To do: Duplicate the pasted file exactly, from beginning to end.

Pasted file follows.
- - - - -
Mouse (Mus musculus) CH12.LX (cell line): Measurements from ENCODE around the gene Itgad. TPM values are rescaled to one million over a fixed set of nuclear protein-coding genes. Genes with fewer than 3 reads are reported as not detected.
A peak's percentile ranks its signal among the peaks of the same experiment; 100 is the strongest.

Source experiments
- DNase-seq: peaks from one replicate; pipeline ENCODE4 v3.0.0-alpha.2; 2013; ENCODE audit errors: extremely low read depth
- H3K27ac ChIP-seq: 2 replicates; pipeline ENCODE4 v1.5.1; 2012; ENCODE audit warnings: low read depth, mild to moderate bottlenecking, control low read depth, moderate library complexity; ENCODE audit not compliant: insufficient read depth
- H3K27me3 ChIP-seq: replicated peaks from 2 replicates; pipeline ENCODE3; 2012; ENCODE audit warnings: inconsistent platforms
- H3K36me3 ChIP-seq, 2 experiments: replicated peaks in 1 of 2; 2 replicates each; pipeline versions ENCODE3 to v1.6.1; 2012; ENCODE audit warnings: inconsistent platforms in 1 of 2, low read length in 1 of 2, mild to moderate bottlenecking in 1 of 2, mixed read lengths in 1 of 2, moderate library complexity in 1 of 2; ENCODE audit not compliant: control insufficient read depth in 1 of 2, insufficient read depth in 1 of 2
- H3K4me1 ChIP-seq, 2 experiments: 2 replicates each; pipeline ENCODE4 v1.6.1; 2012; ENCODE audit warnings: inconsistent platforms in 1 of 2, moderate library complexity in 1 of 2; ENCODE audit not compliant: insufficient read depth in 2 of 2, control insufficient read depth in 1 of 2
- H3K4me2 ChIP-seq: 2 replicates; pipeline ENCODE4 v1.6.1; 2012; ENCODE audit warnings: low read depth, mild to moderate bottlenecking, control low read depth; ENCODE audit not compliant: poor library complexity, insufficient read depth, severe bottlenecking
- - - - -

Mouse (Mus musculus) CH12.LX (cell line): Measurements from ENCODE around the gene Itgad. TPM values are rescaled to one million over a fixed set of nuclear protein-coding genes. Genes with fewer than 3 reads are reported as not detected.
A peak's percentile ranks its signal among the peaks of the same experiment; 100 is the strongest.

Source experiments
- DNase-seq: peaks from one replicate; pipeline ENCODE4 v3.0.0-alpha.2; 2013; ENCODE audit errors: extremely low read depth
- H3K27ac ChIP-seq: 2 replicates; pipeline ENCODE4 v1.5.1; 2012; ENCODE audit warnings: low read depth, mild to moderate bottlenecking, control low read depth, moderate library complexity; ENCODE audit not compliant: insufficient read depth
- H3K27me3 ChIP-seq: replicated peaks from 2 replicates; pipeline ENCODE3; 2012; ENCODE audit warnings: inconsistent platforms
- H3K36me3 ChIP-seq, 2 experiments: replicated peaks in 1 of 2; 2 replicates each; pipeline versions ENCODE3 to v1.6.1; 2012; ENCODE audit warnings: inconsistent platforms in 1 of 2, low read length in 1 of 2, mild to moderate bottlenecking in 1 of 2, mixed read lengths in 1 of 2, moderate library complexity in 1 of 2; ENCODE audit not compliant: control insufficient read depth in 1 of 2, insufficient read depth in 1 of 2
- H3K4me1 ChIP-seq, 2 experiments: 2 replicates each; pipeline ENCODE4 v1.6.1; 2012; ENCODE audit warnings: inconsistent platforms in 1 of 2, moderate library complexity in 1 of 2; ENCODE audit not compliant: insufficient read depth in 2 of 2, control insufficient read depth in 1 of 2
- H3K4me2 ChIP-seq: 2 replicates; pipeline ENCODE4 v1.6.1; 2012; ENCODE audit warnings: low read depth, mild to moderate bottlenecking, control low read depth; ENCODE audit not compliant: poor library complexity, insufficient read depth, severe bottlenecking